"Revanche" is one of those clever words with two slightly different meanings: It can mean "to retaliate or seek revenge," or it can refer to a rematch, a second try at winning initiated by the loser. Both definitions propel the interwoven narrative threads in Revanche, Götz Spielmann's meditative, Oscar-nominated Austrian thriller.
In the first few minutes, in a series of seemingly unrelated vignettes, we're introduced to the five major characters.
Tamara (Irina Potapenko) is a Ukrainian immigrant who works as an indentured prostitute at a Vienna brothel called Cinderella (all drudgery and no princes). The boss is a sleazeball, but she has a protector in Alex (Johannes Krisch), a broody, unattractive sort who functions as Cinderella's go-fer. He and Tamara, during their hasty, secretive trysts, dream of coming into easy cash and heading for sunnier climes.
Alex, we learn, has roots in the country. It's there that he visits his aged grandfather, Hauser (Johannes Thanheiser), who struggles singlehandedly to keep an old-fashioned farm going and has nothing but contempt for his citified -- and ex-con -- grandson. And then there are Hauser's decidedly more modern, younger neighbors -- the kindly Susanne (Ursula Strauss) and her tightly wound cop husband, Robert (Andreas Lust).
Fed up with Tamara's increasingly fraught position at the brothel, Alex decides to act. He and Tamara flee the city, and head for the country, where Alex assures her it will be a snap to rob the bank near his grandfather's farm. Not surprisingly, things don't go as planned, and the lives of these five players grow increasingly entangled.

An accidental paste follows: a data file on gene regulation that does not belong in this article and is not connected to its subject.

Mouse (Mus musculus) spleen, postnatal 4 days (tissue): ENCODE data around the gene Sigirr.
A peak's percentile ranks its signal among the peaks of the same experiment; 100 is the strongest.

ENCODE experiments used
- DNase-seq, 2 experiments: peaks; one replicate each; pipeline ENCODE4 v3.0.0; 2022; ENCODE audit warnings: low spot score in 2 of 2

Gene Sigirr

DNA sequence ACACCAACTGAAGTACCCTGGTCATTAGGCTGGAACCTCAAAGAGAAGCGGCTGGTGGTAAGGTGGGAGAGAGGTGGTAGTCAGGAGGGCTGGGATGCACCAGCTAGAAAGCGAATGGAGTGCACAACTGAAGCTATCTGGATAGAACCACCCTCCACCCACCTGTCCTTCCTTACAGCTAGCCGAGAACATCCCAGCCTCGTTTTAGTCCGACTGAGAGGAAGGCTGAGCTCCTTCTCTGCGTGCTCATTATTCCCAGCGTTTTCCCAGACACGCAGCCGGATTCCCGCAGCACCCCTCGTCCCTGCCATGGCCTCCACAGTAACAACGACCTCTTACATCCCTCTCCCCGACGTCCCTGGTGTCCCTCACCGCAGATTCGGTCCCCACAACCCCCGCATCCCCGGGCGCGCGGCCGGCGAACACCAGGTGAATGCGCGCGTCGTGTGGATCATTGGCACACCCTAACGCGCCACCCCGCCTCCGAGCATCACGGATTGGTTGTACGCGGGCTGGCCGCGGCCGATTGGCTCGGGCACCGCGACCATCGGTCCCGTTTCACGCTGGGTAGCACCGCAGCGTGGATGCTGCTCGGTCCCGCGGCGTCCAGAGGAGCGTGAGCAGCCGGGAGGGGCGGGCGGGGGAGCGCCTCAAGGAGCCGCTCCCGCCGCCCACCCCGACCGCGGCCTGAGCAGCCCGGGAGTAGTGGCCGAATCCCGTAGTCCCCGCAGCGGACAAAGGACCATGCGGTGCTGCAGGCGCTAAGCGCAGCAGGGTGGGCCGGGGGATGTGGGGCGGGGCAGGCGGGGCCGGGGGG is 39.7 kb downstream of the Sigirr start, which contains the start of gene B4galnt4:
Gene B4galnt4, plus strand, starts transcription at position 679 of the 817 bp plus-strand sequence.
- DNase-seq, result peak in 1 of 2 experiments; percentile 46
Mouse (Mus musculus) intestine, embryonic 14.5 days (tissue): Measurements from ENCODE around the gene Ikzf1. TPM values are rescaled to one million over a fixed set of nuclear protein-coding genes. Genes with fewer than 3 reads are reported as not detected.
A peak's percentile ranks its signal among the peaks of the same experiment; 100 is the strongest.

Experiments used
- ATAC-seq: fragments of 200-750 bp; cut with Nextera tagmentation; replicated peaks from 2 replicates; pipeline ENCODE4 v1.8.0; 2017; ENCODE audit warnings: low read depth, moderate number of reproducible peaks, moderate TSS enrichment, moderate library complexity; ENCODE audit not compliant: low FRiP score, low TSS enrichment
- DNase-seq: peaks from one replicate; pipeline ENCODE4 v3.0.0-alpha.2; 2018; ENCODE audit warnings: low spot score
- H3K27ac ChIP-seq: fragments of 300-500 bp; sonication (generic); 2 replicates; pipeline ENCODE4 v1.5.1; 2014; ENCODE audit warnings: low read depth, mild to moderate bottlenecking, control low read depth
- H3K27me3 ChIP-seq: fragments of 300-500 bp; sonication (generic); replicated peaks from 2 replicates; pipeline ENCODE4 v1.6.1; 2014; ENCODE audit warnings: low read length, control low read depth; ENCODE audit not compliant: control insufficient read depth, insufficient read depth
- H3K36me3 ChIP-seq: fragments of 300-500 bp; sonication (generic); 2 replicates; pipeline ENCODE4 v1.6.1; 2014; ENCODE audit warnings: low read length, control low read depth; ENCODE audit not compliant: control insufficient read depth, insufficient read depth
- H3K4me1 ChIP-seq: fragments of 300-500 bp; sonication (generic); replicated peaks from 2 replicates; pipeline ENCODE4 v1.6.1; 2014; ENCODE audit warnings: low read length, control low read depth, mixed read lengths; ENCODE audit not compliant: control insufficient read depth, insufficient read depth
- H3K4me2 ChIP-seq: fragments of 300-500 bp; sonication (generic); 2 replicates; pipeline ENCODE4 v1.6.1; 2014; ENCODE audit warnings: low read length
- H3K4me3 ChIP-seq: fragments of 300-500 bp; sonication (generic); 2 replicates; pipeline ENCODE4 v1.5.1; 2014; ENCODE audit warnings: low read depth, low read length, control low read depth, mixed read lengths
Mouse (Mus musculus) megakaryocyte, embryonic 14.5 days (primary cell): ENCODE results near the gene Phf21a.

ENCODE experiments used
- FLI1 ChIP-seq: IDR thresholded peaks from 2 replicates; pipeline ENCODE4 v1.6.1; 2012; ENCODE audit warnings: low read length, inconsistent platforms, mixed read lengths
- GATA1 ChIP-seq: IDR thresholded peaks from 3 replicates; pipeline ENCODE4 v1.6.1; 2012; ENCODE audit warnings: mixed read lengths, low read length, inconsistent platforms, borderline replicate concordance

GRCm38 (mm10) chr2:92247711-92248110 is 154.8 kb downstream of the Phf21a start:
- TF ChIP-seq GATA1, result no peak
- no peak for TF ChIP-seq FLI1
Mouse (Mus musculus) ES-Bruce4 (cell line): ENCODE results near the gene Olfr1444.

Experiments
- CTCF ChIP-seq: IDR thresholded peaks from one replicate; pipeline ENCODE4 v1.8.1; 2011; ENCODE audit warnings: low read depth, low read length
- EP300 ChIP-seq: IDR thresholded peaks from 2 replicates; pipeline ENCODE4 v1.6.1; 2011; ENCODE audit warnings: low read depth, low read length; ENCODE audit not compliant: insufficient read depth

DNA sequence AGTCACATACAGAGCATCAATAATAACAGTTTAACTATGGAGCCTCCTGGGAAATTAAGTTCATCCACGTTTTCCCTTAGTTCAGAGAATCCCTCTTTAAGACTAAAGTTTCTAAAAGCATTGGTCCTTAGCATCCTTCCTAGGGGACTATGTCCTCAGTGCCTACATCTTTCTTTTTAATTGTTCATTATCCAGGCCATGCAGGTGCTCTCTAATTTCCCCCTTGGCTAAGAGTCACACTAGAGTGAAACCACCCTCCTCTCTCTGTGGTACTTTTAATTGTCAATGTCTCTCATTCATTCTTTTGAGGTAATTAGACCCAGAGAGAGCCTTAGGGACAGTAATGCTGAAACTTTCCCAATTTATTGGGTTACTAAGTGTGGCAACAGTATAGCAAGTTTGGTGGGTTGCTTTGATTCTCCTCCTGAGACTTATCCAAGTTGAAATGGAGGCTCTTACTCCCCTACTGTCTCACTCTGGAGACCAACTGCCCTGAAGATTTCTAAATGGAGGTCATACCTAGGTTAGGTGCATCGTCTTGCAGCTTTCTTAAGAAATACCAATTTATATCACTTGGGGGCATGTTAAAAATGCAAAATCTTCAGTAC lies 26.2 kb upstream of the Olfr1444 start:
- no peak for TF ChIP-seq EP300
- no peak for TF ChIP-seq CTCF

Revanche isn't a crime thriller so much as a character study designed to let us see what informs the life-altering decisions each character makes. Some actions are commonplace and spurred by a benign impulse, such as Susanne's visits to see how Hauser is getting along. Others, such as Alex's and Robert's response to the botched robbery, spring from understandably dark places. And as in any thriller, the impact of coincidence can always be factored in.
Spielmann, who also wrote the screenplay, directs with a confident hand. This film has little action; the plot is more a slow twisting of often-mundane strands. The shots are well composed, and Spielmann often lets his camera linger after the actor has left the frame. Later, the viewer discovers this is deliberate foreshadowing, as is the film's opening shot.
He also eschews any musical score, rendering the many scenes of ordinary life tense, whether it's the silence at the dinner table, or the increasingly disturbing sounds of Alex grimly converting hundreds of logs to firewood with both ax and electric saw. Yet despite all the foreboding, few scenes play out as expected.
As you may have guessed from some of the above vague phrasing, the film's outcome is difficult to discuss without spoiling the carefully constructed plot. Remarkably, there are few plot surprises -- by mid-film, we've been shown all the cards. But the players haven't been. Indeed, it's how each character shows his hand to the others -- and reacts to new information -- as well as how we filter those decisions, that keeps Revanche on edge. Is it revenge or a second chance at success. And at this stage -- responding out of anger or desperation -- can there be any winners? In German, with subtitles.
Starts Fri., Aug. 21. Regent Square